Krishi Kumbh- 2018: Krishi Kumbh-2018 would comprise of the National level exhibition, technical sessions around the theme of doubling farmers income, Business Meet, and host of other engaging activities. The primary objective of Krishi Kumbh 2018 is to provide a common platform to farmers, farmers group, technical experts and entrepreneurs for seamless exchange of knowledge regarding agriculture production food processing and marketing, agriculture mechanization, agro-food processing, high value crops, input and technology management in agriculture etc.
Significance: As Uttar Pradesh is the state with the largest number of farm holdings and largest numbers of farmers, this event offers a great opportunity for showcasing their work to the stakeholders in this field. The event is planned to project the state’s agriculture potential on one hand and provide a platform for interaction among stakeholders on the other hand. Participation of over one lakh farmers is expected in this mega event besides several ministers, senior Government officials and other Policy makers, international organizations, heads of banks and development institutions and captains of industries working in this vast area.

1ST World Agriculture Prize for Swaminathan
Renowned agricultural scientist and the chief architect of the green revolution in India, M S Swaminathan, was awarded the first World Agriculture Prize for his contributions to Indian agriculture . The prize, instituted by the private think tank Indian Council for Food and Agriculture (ICFA), includes a $100,000 cash award. (₹73,45,500) Receiving the prize, Swaminathan said: “There is no agriculture without farmers. It is the basic need of people and it cannot be commercialised”.

National Consumer Disputes Redressal Commission (NCDRC)
Department of Consumer Affairs & NCDRC had recently organized a conference to review functioning of State Commissions and District Fora. The Conference was attended by Presidents of State Commissions and Secretaries in charge of Consumer Affairs of States and UTs. The Conference is being held to discuss the issues relating to the functioning of the Consumer Fora such as pendency of case and filling up of vacancies in the post of President and Members of the Commissions.
The Conference is being held at a crucial time, when the Government has introduced a new Consumer Protection Bill, 2018 in the Lok Sabha repealing the Consumer Protection Act of 1986 with substantial changes for meeting the emerging challenges faced by consumers in the new markets.
NCDRC: The National Consumer Disputes Redressal Commission (NCDRC), India is a quasi-judicial commission in India which was set up in 1988 under the Consumer Protection Act of 1986.
The commission is headed by a sitting or retired judge of the Supreme Court of India.
Statutory provisions:
Section 21 of Consumer Protection Act, 1986 posits that the National Consumer shall have jurisdiction to entertain a complaint valued more than one crore and also have Appellate and Revisional jurisdiction from the orders of State Commissions or the District fora as the case may be.
Section 23 of Consumer Protection Act, 1986, provides that any person aggrieved by an order of NCDRC, may prefer an Appeal against such order to Supreme Court of India within a period of 30 days.

Electoral bond scheme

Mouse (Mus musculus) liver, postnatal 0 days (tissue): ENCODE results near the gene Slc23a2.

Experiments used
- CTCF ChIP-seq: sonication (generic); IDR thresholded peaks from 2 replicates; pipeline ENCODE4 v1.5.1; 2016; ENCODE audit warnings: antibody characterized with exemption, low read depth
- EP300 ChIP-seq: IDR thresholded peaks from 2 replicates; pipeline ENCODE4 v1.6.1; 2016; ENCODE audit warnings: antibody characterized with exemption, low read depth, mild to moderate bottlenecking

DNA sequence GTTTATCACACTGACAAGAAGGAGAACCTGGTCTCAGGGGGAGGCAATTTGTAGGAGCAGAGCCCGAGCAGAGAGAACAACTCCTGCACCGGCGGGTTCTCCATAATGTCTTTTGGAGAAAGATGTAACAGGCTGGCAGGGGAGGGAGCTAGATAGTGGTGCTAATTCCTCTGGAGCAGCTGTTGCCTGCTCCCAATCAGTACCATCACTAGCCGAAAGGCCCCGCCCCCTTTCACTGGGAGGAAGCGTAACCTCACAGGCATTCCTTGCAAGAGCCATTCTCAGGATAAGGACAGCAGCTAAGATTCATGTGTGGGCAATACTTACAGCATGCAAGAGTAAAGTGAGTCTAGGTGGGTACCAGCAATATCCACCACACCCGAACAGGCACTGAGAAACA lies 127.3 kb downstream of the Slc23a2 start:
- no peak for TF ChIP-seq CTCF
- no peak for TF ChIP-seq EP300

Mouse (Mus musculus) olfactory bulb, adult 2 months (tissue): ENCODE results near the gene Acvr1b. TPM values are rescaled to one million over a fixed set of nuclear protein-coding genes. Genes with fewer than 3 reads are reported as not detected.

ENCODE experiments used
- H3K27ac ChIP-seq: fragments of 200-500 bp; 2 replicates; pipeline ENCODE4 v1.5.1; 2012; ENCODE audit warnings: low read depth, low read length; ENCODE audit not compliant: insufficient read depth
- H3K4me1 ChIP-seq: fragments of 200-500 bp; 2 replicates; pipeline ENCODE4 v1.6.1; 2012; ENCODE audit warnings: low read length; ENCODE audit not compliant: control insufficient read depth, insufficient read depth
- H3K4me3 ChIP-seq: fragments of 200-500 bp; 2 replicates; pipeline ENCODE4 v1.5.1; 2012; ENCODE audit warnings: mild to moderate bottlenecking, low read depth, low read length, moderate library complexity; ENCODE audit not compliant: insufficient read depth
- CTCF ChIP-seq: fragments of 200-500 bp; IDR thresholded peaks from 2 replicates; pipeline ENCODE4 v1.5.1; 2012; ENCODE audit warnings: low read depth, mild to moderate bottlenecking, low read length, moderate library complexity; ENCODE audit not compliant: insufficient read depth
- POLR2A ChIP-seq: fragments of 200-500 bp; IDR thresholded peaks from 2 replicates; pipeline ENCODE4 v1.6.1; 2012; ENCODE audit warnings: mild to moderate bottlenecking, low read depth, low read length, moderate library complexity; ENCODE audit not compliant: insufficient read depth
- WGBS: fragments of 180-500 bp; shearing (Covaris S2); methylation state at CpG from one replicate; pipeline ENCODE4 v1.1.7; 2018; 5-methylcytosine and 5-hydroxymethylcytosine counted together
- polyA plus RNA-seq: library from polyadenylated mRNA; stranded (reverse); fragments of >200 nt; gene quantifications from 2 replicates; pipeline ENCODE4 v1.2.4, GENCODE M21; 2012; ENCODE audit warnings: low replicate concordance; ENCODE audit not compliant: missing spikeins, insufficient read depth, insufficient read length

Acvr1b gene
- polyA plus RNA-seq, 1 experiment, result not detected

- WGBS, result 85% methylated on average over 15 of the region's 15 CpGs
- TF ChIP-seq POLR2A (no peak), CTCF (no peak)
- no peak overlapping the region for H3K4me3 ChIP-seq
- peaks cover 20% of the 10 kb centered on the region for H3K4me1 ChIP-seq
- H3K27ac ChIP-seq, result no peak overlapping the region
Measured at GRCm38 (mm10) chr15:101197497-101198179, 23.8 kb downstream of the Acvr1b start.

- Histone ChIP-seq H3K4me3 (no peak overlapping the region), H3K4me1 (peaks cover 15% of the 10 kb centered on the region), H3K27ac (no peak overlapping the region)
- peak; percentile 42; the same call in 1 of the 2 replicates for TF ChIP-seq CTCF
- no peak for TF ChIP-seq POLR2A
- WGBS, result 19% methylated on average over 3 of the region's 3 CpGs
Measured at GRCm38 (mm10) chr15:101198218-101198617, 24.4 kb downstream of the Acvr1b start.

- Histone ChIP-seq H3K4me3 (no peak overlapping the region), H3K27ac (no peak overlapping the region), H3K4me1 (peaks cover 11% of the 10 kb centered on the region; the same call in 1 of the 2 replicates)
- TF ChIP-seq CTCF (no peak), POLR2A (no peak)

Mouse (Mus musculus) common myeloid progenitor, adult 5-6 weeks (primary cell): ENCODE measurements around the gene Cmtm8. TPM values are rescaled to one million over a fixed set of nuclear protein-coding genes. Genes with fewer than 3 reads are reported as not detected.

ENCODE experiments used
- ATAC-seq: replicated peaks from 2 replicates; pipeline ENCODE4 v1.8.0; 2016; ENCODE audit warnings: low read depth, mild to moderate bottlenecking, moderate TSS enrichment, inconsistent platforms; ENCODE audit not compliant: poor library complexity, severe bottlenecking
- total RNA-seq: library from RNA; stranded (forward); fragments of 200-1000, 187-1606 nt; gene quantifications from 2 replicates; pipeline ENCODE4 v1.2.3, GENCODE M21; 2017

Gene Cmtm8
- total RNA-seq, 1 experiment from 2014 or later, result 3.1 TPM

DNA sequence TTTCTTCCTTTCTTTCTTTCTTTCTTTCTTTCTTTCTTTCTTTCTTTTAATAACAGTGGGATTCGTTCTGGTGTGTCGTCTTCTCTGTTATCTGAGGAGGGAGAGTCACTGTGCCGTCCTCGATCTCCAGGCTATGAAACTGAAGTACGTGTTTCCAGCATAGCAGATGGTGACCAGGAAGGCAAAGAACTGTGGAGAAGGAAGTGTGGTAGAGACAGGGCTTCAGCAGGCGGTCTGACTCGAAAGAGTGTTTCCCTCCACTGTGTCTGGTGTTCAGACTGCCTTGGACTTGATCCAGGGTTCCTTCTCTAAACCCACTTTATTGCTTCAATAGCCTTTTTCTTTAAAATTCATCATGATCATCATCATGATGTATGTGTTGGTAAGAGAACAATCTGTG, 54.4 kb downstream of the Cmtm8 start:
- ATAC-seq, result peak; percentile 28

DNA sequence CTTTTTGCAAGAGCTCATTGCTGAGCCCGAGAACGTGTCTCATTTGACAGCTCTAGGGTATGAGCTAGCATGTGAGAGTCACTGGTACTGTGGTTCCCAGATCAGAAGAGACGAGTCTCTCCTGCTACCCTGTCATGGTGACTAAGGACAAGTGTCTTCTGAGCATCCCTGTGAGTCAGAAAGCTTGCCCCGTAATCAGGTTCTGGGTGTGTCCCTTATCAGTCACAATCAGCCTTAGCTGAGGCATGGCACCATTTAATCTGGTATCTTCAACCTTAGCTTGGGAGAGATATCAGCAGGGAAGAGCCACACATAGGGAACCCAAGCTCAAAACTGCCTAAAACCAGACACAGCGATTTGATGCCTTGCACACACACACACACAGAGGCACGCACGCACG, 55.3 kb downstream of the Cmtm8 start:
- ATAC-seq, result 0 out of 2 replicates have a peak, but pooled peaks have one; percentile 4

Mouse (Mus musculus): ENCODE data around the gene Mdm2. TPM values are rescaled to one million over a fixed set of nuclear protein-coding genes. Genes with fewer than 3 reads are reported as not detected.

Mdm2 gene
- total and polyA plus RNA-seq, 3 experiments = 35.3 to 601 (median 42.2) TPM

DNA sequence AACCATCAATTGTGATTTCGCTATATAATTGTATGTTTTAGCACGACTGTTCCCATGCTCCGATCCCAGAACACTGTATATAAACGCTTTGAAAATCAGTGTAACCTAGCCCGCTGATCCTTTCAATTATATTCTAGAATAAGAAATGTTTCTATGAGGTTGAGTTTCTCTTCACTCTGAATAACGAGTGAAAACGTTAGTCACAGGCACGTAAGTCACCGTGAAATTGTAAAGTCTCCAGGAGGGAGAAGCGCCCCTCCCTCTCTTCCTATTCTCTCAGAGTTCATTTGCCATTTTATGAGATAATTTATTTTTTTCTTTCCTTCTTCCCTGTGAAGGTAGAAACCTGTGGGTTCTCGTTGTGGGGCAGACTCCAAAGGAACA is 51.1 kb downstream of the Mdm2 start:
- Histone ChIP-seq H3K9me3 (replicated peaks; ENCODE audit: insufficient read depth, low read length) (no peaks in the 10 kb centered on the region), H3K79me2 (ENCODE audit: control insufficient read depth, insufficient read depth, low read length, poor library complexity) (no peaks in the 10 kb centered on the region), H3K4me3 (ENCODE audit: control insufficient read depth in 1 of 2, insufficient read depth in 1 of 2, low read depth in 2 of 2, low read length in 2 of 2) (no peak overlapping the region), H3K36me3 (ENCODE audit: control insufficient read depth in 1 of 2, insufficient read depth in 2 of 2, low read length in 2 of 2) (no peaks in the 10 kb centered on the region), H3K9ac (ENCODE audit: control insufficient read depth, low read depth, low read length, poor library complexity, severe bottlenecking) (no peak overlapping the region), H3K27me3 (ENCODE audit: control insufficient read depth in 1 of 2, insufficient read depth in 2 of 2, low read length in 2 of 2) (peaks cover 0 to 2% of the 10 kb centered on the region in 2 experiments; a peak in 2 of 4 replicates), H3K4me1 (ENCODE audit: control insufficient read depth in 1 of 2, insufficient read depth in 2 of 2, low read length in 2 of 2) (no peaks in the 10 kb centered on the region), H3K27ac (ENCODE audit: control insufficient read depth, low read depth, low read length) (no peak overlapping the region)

The Finance Ministry has authorised the sale of sixth tranche of electoral bonds. The State Bank of India, will issue and encash them from November 1 to November 11 via its 29 authorised branches.
Electoral bonds:
What are electoral bonds? Electoral bonds will allow donors to pay political parties using banks as an intermediary.
Key features: Although called a bond, the banking instrument resembling promissory notes will not carry any interest. The electoral bond, which will be a bearer instrument, will not carry the name of the payee and can be bought for any value, in multiples of Rs 1,000, Rs 10,000, Rs 1 lakh, Rs 10 lakh or Rs 1 crore.
Eligibility: As per provisions of the Scheme, electoral bonds may be purchased by a citizen of India, or entities incorporated or established in India. A person being an individual can buy electoral bonds, either singly or jointly with other individuals. Only the registered Political Parties which have secured not less than one per cent of the votes polled in the last Lok Sabha elections or the State Legislative Assembly are eligible to receive the Electoral Bonds.
Need: The electoral bonds are aimed at rooting out the current system of largely anonymous cash donations made to political parties which lead to the generation of black money in the economy.

11 Global Agriculture Summit – 2018
11th Global Agriculture Leadership Summit & Awards were recently organised by Indian Council of Food and Agriculture (ICFA) with support of Ministry of Agriculture and Farmers’ Welfare; Ministry of Food Processing Industries and Ministry of Commerce.
Outcomes of the 2018 summit:
11th Global Leadership Awards were announced and the Agriculture Year Book 2018 was launched.
Leveraging upon its past experiencing, ICFA has launched 1st World Agriculture Prize and MS Swaminathan Global Dialogue on Climate Change and Food Security to come up with blue print for sustained agriculture growth in changing face of climate and weather extremes.
Global Agriculture Summit:
Global Agriculture Summit is an annual event organized by Indian Council of Food and Agriculture to discuss the broad scenario and trends in agriculture sector, trade, technology, investments and the need for appropriate policy initiatives on the part of the Government by bringing together eminent personalities of Indian and global agriculture on one platform.